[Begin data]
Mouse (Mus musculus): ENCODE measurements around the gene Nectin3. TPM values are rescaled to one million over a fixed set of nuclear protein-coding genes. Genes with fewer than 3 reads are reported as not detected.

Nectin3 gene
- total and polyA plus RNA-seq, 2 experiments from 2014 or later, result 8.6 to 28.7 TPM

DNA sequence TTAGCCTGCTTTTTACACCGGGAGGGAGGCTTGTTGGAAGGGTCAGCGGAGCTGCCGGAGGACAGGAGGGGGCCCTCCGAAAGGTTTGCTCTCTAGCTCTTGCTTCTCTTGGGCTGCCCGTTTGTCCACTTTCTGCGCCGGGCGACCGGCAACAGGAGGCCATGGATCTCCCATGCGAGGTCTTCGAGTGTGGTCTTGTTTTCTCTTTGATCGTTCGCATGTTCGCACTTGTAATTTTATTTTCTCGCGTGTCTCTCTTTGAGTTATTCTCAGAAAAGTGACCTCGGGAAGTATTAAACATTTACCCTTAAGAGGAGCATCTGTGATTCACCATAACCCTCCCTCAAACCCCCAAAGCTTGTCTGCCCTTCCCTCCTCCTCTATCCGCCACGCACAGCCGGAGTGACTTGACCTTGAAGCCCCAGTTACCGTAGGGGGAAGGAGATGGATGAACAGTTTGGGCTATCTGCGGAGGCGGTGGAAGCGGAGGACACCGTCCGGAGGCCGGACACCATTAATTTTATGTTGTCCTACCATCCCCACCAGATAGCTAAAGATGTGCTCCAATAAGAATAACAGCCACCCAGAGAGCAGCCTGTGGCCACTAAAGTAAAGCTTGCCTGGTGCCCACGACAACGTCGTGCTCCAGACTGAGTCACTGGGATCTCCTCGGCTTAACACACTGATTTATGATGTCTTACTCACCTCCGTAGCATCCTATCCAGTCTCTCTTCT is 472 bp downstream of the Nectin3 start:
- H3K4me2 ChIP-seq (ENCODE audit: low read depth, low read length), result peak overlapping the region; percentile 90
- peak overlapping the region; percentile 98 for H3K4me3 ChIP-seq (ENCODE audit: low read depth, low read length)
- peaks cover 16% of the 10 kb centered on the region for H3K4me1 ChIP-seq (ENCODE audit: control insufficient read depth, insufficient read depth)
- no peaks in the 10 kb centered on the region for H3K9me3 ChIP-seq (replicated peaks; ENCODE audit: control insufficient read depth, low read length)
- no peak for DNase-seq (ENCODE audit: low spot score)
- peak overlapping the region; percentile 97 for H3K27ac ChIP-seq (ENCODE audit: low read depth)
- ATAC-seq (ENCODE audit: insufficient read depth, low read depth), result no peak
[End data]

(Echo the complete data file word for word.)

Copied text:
Mouse (Mus musculus): ENCODE measurements around the gene Nectin3. TPM values are rescaled to one million over a fixed set of nuclear protein-coding genes. Genes with fewer than 3 reads are reported as not detected.

Nectin3 gene
- total and polyA plus RNA-seq, 2 experiments from 2014 or later, result 8.6 to 28.7 TPM

DNA sequence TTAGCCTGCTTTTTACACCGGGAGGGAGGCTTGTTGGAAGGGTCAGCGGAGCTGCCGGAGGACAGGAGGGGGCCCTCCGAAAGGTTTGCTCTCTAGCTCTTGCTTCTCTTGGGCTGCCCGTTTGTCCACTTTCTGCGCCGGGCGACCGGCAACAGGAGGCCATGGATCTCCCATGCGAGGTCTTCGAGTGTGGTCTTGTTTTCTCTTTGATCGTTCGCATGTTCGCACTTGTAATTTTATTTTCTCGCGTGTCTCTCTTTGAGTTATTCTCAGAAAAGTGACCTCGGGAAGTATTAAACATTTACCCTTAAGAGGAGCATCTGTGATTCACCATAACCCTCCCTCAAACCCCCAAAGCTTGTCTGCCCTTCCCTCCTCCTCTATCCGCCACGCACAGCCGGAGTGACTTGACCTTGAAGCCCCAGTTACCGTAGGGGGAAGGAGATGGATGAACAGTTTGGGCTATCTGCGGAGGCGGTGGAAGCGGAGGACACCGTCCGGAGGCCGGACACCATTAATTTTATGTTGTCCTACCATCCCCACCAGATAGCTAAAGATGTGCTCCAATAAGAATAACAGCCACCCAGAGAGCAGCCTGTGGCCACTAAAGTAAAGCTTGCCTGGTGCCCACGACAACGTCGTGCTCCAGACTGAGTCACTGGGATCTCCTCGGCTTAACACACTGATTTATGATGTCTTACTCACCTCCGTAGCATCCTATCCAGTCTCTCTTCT is 472 bp downstream of the Nectin3 start:
- H3K4me2 ChIP-seq (ENCODE audit: low read depth, low read length), result peak overlapping the region; percentile 90
- peak overlapping the region; percentile 98 for H3K4me3 ChIP-seq (ENCODE audit: low read depth, low read length)
- peaks cover 16% of the 10 kb centered on the region for H3K4me1 ChIP-seq (ENCODE audit: control insufficient read depth, insufficient read depth)
- no peaks in the 10 kb centered on the region for H3K9me3 ChIP-seq (replicated peaks; ENCODE audit: control insufficient read depth, low read length)
- no peak for DNase-seq (ENCODE audit: low spot score)
- peak overlapping the region; percentile 97 for H3K27ac ChIP-seq (ENCODE audit: low read depth)
- ATAC-seq (ENCODE audit: insufficient read depth, low read depth), result no peak